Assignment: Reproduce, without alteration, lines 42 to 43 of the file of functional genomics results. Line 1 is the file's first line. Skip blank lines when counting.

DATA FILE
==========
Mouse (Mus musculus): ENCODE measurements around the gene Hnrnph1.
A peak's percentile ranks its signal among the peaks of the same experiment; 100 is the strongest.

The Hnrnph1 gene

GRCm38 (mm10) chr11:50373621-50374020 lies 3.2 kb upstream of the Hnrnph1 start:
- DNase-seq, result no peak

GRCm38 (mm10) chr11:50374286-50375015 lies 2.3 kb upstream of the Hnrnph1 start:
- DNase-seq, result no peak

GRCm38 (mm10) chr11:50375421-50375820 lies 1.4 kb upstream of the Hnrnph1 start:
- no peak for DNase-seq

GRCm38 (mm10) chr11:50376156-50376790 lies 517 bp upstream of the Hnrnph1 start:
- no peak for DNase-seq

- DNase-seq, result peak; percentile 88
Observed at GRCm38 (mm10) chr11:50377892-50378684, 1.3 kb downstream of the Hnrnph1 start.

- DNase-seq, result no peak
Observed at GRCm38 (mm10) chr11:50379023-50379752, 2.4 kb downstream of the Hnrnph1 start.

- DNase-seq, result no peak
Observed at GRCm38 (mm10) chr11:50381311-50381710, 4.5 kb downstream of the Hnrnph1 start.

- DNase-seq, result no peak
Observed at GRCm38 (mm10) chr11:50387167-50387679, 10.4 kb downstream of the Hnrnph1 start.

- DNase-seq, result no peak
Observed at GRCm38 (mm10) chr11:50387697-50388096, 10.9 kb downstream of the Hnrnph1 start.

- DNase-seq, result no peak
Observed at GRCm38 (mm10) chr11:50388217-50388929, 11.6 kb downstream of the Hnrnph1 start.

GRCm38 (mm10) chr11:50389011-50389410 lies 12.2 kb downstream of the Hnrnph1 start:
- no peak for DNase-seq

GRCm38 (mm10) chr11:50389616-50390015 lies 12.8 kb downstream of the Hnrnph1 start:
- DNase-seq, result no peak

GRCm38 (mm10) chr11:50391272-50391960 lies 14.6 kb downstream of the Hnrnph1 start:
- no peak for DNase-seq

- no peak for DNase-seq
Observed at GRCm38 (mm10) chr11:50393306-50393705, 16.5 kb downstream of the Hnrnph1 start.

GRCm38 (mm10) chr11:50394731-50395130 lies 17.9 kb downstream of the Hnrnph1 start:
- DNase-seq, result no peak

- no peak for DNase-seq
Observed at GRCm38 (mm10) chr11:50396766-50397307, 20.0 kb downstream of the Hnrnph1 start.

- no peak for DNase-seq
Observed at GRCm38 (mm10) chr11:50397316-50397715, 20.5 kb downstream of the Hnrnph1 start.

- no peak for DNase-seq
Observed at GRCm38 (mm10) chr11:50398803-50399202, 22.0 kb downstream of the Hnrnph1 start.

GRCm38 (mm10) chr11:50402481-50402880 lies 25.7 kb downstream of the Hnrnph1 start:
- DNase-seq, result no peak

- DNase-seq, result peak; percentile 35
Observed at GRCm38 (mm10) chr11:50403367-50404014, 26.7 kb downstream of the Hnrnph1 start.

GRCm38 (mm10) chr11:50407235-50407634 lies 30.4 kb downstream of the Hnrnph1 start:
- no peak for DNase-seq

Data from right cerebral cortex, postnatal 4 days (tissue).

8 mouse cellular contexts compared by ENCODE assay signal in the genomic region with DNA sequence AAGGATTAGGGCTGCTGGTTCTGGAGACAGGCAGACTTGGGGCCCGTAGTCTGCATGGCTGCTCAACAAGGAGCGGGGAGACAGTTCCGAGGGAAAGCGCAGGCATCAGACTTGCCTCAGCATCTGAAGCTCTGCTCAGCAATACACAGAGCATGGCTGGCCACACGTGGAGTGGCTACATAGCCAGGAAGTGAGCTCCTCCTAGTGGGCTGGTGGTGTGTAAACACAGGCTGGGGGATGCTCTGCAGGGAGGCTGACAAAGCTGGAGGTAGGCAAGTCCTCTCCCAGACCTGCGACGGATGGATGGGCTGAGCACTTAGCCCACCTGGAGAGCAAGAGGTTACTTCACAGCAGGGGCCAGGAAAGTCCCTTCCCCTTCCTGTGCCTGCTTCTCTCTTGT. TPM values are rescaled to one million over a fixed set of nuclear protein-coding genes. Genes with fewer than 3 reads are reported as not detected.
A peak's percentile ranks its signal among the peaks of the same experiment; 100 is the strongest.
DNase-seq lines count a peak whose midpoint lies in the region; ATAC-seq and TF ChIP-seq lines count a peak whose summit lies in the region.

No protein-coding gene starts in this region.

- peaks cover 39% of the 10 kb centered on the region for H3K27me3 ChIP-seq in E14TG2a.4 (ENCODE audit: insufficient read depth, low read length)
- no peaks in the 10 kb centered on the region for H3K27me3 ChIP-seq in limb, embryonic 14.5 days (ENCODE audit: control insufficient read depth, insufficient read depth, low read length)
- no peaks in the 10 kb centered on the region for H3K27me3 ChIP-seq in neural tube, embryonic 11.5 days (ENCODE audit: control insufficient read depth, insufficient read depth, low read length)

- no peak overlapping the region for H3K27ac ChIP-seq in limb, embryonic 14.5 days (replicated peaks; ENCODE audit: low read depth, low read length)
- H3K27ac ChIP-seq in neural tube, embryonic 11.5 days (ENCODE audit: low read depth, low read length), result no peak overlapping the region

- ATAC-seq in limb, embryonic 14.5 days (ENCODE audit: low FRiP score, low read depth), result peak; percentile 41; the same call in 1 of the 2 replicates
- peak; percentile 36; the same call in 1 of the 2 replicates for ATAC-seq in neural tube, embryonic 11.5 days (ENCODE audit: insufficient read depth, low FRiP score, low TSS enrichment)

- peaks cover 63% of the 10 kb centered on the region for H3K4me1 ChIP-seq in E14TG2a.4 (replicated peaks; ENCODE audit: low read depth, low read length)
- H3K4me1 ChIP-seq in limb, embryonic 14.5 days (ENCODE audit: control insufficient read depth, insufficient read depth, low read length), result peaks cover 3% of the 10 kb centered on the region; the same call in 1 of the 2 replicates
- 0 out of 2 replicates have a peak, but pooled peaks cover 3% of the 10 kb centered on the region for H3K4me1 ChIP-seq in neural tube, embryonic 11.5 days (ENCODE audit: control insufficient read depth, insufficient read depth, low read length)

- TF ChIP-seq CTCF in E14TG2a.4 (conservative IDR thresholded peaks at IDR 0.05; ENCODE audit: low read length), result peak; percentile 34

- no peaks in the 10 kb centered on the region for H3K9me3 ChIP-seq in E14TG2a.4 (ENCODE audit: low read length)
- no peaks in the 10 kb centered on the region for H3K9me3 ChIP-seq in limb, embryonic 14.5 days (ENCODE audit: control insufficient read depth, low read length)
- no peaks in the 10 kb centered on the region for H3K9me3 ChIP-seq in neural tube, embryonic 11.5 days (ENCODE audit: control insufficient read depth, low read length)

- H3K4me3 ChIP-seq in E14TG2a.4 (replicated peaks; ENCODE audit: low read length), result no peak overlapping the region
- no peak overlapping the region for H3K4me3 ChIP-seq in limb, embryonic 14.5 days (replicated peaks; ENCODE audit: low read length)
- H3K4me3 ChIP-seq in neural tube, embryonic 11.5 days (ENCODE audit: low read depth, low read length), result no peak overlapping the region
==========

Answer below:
- DNase-seq, result peak; percentile 35
Observed at GRCm38 (mm10) chr11:50403367-50404014, 26.7 kb downstream of the Hnrnph1 start.